Eastman Dental Institute


Regulation of post-Golgi LH3 trafficking is essential for collagen homeostasis

20 July 2016

Banushi B, Forneris F, Straatman-Iwanowska A, Strange A, Lyne A M, Rogerson C, Burden J J, Heywood W E, Hanley J, Doykov I, Straatman K R, Smith H, Bem D, Kriston-Vizi J, Ariceta G, Risteli M, Wang C, Ardill RE, Zaniew M, Latka-Grot J, Waddington S N, Howe S J, Ferraro F, Gjinovci A, Lawrence S, Marsh M, Girolami M, Bozec L, Mills K, Gissen P.

Nature Communications

Post-translational modifications are necessary for collagen precursor molecules (procollagens) to acquire final shape and function. However, the mechanism and contribution of collagen modifications that occur outside the endoplasmic reticulum and Golgi are not understood. We discovered that VIPAR, with its partner proteins, regulate sorting of lysyl hydroxylase 3 (LH3, also known as PLOD3) into newly identified post-Golgi collagen IV carriers and that VIPAR-dependent sorting is essential for modification of lysines in multiple collagen types. Identification of structural and functional collagen abnormalities in cells and tissues from patients and murine models of the autosomal recessive multisystem disorder Arthrogryposis, Renal dysfunction and Cholestasis syndrome caused by VIPAR and VPS33B deficiencies confirmed our findings. Thus, regulation of post-Golgi LH3 trafficking is essential for collagen homeostasis and for the development and function of multiple organs and tissues.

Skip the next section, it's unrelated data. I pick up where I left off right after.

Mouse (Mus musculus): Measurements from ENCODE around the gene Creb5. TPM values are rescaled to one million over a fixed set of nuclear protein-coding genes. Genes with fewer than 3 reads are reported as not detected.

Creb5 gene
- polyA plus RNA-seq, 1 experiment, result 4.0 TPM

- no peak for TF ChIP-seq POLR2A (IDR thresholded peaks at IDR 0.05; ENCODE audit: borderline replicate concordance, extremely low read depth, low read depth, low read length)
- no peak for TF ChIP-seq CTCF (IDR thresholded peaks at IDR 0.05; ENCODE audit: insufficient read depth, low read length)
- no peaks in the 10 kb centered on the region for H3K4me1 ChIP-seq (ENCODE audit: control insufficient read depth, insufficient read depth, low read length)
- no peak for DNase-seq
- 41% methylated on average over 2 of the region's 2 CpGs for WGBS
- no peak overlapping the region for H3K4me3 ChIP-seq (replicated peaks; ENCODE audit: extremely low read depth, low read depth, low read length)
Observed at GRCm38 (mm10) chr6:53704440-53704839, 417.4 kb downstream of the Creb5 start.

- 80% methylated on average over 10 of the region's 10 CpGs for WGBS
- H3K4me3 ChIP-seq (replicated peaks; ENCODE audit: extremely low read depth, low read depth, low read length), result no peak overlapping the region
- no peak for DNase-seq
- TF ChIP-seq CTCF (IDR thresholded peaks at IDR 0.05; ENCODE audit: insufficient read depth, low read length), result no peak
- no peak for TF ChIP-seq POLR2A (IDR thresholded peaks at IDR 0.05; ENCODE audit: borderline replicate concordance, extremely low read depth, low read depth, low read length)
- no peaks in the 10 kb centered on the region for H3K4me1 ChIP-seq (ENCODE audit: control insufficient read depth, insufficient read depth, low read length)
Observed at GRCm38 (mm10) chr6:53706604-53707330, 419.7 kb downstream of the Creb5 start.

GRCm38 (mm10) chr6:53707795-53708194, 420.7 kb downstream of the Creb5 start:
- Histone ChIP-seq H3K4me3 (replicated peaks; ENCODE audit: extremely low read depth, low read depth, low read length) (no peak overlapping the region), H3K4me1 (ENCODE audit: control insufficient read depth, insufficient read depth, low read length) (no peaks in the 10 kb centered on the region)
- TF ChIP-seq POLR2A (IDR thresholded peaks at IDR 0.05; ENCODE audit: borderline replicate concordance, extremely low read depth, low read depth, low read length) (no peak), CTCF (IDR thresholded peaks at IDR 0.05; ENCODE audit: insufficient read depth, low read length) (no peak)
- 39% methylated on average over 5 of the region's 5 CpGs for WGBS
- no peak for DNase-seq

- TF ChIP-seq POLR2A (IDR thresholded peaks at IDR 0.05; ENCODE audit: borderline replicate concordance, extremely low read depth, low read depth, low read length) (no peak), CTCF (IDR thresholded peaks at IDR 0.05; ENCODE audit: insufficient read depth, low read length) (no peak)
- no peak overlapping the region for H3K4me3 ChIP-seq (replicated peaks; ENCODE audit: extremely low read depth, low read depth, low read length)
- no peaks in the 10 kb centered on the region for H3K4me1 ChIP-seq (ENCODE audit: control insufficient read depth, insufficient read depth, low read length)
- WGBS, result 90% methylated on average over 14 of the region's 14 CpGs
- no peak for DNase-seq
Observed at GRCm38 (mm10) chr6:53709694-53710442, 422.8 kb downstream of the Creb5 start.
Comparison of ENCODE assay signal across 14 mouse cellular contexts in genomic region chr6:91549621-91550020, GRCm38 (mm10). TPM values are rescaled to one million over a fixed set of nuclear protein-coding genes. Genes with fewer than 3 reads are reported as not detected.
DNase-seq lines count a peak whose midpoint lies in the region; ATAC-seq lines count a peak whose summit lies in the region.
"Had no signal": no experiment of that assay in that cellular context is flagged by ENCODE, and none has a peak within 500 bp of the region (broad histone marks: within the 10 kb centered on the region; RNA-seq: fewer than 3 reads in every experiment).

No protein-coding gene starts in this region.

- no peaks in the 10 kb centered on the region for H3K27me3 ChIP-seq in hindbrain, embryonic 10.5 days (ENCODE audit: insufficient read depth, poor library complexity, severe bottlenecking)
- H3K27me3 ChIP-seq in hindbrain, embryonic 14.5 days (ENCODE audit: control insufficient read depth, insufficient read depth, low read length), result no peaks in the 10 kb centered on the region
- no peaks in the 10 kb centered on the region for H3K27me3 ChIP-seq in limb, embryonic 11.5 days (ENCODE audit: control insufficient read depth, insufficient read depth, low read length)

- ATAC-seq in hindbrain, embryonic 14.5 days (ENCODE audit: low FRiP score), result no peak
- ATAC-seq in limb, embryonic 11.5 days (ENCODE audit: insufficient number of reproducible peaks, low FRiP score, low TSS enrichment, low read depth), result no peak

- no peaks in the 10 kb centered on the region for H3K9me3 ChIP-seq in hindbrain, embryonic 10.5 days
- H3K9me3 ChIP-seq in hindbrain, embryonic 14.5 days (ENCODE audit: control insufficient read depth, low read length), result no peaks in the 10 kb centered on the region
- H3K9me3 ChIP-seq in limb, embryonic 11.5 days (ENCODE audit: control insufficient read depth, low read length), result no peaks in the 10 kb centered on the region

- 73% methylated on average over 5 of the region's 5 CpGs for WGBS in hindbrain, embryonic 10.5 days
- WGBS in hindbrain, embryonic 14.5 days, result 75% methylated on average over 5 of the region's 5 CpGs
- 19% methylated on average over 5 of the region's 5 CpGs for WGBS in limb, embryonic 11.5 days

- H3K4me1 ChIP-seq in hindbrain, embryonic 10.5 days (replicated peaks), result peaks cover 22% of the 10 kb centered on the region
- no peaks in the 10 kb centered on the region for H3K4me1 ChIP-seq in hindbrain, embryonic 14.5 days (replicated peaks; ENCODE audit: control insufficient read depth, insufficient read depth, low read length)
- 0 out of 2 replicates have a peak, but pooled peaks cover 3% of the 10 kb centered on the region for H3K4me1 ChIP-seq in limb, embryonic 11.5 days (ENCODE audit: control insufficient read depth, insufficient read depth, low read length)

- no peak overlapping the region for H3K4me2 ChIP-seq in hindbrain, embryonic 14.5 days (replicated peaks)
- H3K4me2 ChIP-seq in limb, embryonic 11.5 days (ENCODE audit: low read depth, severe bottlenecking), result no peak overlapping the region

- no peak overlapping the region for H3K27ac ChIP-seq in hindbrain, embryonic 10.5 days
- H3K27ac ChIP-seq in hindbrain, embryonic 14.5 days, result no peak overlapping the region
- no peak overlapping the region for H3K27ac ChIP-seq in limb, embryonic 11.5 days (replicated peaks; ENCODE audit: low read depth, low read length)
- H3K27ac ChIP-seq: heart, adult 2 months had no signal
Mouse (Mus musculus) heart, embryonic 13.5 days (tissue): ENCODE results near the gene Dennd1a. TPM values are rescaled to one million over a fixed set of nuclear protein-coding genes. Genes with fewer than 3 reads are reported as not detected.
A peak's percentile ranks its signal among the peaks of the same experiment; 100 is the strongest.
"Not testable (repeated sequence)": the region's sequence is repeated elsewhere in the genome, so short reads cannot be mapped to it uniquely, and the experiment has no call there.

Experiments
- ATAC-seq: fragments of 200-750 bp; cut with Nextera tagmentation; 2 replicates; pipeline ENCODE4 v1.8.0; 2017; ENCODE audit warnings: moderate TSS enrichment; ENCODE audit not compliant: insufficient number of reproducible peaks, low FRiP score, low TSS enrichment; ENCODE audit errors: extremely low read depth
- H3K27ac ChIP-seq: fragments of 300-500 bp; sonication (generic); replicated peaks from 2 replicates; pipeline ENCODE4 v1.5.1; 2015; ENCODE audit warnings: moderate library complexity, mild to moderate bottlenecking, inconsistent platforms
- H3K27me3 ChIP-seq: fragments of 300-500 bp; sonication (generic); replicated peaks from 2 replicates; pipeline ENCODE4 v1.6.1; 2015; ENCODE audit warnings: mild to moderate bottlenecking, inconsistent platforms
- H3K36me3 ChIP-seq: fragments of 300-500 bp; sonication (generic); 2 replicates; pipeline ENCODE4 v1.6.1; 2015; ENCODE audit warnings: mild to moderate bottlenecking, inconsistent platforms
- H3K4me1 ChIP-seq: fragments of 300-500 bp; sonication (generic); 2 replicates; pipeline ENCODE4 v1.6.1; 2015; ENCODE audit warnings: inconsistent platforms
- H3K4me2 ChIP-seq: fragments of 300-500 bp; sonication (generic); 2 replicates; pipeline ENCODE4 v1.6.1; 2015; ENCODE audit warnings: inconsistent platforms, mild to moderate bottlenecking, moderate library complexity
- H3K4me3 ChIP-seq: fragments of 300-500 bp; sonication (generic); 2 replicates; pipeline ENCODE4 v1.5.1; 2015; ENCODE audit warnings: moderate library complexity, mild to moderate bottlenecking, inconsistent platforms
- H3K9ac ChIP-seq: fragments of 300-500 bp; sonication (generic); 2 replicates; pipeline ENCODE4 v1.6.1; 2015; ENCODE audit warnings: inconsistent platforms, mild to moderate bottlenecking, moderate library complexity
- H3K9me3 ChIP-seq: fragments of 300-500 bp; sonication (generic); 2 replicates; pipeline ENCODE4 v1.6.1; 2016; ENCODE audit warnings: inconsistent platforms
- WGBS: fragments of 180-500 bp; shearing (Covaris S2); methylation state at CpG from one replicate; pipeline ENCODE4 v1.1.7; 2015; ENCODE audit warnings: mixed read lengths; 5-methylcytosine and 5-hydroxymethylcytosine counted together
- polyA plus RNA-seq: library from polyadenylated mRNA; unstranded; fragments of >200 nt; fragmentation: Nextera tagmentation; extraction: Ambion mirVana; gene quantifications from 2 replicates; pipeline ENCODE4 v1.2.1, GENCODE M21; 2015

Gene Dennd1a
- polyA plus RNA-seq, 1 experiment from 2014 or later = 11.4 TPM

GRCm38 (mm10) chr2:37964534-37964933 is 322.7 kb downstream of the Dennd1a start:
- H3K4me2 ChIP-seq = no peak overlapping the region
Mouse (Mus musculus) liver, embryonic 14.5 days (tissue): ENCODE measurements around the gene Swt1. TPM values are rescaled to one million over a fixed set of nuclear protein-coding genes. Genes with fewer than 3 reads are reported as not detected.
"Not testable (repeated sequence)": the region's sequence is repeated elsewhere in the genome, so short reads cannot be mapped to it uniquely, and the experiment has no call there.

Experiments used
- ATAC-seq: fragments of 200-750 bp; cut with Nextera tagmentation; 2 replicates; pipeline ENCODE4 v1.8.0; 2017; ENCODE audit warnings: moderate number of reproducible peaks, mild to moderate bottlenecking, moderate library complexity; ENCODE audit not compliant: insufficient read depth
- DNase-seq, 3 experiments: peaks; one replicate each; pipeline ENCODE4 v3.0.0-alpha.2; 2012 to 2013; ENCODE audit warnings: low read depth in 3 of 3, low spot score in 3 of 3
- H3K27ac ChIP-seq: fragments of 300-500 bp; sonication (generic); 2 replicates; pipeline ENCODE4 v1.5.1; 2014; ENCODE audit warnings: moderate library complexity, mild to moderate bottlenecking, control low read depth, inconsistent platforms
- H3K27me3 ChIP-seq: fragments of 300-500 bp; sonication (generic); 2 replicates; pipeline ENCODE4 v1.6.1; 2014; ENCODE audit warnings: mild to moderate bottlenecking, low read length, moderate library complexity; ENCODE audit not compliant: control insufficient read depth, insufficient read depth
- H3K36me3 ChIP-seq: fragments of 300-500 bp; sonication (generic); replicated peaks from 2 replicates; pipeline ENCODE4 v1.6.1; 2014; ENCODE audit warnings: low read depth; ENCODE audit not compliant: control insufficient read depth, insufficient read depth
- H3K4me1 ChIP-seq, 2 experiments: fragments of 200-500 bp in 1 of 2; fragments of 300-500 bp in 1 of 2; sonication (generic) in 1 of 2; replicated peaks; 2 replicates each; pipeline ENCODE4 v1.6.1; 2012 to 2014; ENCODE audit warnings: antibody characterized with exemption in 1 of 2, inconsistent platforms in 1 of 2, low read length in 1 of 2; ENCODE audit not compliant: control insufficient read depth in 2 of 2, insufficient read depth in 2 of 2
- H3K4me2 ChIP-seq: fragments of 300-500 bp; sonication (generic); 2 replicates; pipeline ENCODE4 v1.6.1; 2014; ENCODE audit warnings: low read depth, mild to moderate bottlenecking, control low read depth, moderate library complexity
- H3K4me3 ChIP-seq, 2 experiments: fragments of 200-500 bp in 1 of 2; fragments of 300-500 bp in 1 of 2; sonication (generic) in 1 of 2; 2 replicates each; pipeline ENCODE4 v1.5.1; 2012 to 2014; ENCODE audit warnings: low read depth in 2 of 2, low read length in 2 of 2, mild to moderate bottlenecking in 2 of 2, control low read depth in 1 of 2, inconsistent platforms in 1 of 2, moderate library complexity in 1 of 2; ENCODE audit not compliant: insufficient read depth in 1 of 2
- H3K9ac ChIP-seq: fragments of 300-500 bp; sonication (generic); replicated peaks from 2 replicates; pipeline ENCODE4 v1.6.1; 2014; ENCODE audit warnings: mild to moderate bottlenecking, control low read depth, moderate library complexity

We have demonstrated that LH3 targeting from the TGN to the newly described collagen IV-containing organelles is regulated by VIPAR and its interacting proteins. Furthermore, a reduction in LH3-specific modifications was detected in ARC patients’ urine, and structural defects in collagen I were found in tail tendons from VPS33B- and VIPAR-deficient mice. The collagen abnormalities identified in skin fibroblasts and tendons consistent with the characteristic ARC features of ichthyosis, arthrogryposis, osteopaenia and bone fractures suggest an important role for VPS33B- and VIPAR-dependent LH3 trafficking in connective tissue.

We therefore present evidence that regulation of LH3-collagen modification by this novel VIPAR-dependent trafficking pathway is crucial for cell differentiation and tissue morphogenesis.

Further work is required to demonstrate why collagen IV carriers are the preferred location for the LH3-dependent collagen IV modification and whether they have a role in homeostasis of other basement membrane components.

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